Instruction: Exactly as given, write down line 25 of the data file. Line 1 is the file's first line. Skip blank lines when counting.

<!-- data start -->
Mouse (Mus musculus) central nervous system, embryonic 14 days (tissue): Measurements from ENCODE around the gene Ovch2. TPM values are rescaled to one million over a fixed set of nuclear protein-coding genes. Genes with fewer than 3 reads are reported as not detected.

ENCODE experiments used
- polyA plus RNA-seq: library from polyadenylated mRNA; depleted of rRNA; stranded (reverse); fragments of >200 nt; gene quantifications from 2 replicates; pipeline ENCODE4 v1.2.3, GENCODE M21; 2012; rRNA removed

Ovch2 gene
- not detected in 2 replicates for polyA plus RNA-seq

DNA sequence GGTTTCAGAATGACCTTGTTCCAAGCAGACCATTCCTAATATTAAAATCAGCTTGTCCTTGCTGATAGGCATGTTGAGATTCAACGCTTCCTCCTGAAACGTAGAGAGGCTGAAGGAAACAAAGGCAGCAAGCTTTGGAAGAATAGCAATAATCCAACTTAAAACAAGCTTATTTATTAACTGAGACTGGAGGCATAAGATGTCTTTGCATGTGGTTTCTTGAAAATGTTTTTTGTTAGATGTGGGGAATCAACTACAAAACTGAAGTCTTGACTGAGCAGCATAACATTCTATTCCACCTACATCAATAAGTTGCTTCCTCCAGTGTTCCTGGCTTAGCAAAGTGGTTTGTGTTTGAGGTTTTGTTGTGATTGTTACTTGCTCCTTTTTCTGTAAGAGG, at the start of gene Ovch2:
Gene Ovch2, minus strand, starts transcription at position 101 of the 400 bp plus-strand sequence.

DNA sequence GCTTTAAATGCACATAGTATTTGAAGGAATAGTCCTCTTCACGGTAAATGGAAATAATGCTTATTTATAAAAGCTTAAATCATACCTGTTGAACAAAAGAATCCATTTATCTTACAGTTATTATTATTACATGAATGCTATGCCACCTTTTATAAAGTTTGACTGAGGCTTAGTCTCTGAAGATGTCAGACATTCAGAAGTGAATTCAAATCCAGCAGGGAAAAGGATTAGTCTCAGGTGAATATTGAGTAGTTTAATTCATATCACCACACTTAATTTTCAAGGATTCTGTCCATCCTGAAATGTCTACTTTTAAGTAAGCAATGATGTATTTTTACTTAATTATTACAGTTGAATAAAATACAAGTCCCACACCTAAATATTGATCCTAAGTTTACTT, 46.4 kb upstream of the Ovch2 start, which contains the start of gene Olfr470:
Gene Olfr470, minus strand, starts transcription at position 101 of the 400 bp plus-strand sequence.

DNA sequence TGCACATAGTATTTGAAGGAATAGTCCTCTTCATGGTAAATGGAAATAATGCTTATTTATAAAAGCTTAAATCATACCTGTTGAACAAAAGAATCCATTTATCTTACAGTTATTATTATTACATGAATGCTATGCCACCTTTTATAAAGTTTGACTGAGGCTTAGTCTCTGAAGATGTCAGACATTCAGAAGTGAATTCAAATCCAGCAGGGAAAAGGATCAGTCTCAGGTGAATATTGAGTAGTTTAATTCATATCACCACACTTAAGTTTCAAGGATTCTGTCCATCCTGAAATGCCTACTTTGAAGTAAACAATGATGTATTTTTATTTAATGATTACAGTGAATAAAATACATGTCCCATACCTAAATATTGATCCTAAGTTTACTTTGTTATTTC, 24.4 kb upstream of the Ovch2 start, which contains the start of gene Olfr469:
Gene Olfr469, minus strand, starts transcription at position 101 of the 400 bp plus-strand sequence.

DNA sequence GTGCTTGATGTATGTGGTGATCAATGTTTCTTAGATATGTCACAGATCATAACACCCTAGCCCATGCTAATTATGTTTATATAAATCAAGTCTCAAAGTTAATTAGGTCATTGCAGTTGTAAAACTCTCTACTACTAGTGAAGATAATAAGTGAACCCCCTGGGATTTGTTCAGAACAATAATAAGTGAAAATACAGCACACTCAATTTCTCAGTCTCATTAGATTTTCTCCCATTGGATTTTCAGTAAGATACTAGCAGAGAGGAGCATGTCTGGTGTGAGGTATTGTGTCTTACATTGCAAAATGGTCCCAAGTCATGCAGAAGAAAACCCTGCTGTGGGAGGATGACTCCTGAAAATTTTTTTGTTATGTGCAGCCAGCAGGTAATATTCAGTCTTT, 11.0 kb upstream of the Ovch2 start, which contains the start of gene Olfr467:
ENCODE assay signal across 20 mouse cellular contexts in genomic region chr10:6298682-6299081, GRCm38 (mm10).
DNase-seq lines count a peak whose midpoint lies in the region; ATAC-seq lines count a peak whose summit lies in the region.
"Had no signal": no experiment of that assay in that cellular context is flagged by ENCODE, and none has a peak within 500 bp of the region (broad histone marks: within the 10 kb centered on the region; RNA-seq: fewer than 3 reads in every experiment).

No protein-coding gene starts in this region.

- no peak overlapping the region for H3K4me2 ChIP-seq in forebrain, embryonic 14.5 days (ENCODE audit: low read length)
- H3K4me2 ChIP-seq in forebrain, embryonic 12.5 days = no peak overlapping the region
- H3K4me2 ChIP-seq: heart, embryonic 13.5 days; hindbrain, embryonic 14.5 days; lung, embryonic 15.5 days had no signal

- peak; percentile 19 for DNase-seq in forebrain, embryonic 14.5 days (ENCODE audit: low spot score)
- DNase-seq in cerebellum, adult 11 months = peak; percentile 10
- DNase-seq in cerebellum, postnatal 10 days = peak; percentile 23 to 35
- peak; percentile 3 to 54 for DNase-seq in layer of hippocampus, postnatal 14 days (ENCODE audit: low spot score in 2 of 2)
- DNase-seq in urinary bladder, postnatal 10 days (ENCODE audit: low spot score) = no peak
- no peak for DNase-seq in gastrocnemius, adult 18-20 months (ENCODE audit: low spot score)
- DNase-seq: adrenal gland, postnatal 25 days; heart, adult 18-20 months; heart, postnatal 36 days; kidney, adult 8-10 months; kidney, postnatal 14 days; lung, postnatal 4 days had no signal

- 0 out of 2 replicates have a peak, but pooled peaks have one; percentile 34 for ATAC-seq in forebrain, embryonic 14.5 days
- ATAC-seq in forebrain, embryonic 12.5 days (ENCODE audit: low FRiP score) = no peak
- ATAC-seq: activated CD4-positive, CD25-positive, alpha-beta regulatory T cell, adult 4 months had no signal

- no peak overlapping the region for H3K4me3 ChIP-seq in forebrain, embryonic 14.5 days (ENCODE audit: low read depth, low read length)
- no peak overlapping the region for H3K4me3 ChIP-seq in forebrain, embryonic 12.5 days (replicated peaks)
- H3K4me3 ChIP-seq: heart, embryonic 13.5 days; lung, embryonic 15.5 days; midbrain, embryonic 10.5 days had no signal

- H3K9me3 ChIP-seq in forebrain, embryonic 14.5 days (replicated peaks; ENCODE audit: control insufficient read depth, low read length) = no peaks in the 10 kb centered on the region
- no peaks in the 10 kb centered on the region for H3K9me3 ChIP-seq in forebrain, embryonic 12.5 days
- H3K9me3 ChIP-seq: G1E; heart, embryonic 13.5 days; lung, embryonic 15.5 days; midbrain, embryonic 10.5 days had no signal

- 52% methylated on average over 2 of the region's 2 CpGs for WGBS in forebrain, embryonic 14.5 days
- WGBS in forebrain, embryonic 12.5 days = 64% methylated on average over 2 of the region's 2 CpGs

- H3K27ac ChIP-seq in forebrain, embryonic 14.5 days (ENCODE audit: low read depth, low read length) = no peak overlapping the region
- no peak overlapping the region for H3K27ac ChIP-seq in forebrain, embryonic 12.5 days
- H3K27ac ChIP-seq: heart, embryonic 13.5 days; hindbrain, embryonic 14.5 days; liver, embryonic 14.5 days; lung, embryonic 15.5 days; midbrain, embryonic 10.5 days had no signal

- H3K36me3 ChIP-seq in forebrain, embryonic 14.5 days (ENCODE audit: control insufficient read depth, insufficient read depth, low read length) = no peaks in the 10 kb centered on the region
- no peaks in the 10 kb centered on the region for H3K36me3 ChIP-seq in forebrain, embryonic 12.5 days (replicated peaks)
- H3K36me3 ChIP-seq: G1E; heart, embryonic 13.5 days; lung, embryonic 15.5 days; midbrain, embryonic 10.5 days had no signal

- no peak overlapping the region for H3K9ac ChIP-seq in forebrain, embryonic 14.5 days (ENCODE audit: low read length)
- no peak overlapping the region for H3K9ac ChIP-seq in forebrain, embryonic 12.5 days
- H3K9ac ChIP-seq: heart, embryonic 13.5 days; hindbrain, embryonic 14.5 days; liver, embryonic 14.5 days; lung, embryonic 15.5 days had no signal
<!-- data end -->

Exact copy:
- no peak for DNase-seq in gastrocnemius, adult 18-20 months (ENCODE audit: low spot score)